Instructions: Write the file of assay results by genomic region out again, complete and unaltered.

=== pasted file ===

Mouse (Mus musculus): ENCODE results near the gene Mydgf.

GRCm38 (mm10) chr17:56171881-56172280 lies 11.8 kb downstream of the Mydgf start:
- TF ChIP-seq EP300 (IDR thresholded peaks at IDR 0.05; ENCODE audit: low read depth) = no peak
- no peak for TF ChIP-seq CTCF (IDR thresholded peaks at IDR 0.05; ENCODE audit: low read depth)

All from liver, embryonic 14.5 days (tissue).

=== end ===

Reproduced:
Mouse (Mus musculus): ENCODE results near the gene Mydgf.

GRCm38 (mm10) chr17:56171881-56172280 lies 11.8 kb downstream of the Mydgf start:
- TF ChIP-seq EP300 (IDR thresholded peaks at IDR 0.05; ENCODE audit: low read depth) = no peak
- no peak for TF ChIP-seq CTCF (IDR thresholded peaks at IDR 0.05; ENCODE audit: low read depth)

All from liver, embryonic 14.5 days (tissue).